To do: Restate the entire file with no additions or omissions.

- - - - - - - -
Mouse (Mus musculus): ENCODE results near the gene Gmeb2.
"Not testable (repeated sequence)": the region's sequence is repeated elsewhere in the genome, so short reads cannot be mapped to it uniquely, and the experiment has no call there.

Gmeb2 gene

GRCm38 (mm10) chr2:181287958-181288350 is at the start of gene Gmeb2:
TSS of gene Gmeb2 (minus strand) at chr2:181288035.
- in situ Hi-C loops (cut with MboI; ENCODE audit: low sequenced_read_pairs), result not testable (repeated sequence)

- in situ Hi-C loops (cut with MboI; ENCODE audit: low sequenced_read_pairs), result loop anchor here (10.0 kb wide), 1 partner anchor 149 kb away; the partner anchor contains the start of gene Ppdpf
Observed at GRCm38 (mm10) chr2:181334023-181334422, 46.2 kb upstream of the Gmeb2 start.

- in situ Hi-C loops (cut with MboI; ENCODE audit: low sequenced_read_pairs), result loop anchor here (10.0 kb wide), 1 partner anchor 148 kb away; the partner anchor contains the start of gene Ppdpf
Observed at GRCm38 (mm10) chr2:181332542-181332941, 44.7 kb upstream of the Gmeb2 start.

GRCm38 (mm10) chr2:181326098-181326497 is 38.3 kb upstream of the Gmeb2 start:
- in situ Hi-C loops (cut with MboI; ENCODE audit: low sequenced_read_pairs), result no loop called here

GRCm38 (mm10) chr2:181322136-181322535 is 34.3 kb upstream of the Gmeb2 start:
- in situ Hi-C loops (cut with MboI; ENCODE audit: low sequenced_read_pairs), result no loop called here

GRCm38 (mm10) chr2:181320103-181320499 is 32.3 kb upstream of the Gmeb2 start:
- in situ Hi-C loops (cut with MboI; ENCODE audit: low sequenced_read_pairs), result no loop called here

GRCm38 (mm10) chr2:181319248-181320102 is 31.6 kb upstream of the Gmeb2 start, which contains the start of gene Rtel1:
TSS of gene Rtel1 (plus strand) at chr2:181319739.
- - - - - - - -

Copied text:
Mouse (Mus musculus): ENCODE results near the gene Gmeb2.
"Not testable (repeated sequence)": the region's sequence is repeated elsewhere in the genome, so short reads cannot be mapped to it uniquely, and the experiment has no call there.

Gmeb2 gene

GRCm38 (mm10) chr2:181287958-181288350 is at the start of gene Gmeb2:
TSS of gene Gmeb2 (minus strand) at chr2:181288035.
- in situ Hi-C loops (cut with MboI; ENCODE audit: low sequenced_read_pairs), result not testable (repeated sequence)

- in situ Hi-C loops (cut with MboI; ENCODE audit: low sequenced_read_pairs), result loop anchor here (10.0 kb wide), 1 partner anchor 149 kb away; the partner anchor contains the start of gene Ppdpf
Observed at GRCm38 (mm10) chr2:181334023-181334422, 46.2 kb upstream of the Gmeb2 start.

- in situ Hi-C loops (cut with MboI; ENCODE audit: low sequenced_read_pairs), result loop anchor here (10.0 kb wide), 1 partner anchor 148 kb away; the partner anchor contains the start of gene Ppdpf
Observed at GRCm38 (mm10) chr2:181332542-181332941, 44.7 kb upstream of the Gmeb2 start.

GRCm38 (mm10) chr2:181326098-181326497 is 38.3 kb upstream of the Gmeb2 start:
- in situ Hi-C loops (cut with MboI; ENCODE audit: low sequenced_read_pairs), result no loop called here

GRCm38 (mm10) chr2:181322136-181322535 is 34.3 kb upstream of the Gmeb2 start:
- in situ Hi-C loops (cut with MboI; ENCODE audit: low sequenced_read_pairs), result no loop called here

GRCm38 (mm10) chr2:181320103-181320499 is 32.3 kb upstream of the Gmeb2 start:
- in situ Hi-C loops (cut with MboI; ENCODE audit: low sequenced_read_pairs), result no loop called here

GRCm38 (mm10) chr2:181319248-181320102 is 31.6 kb upstream of the Gmeb2 start, which contains the start of gene Rtel1:
TSS of gene Rtel1 (plus strand) at chr2:181319739.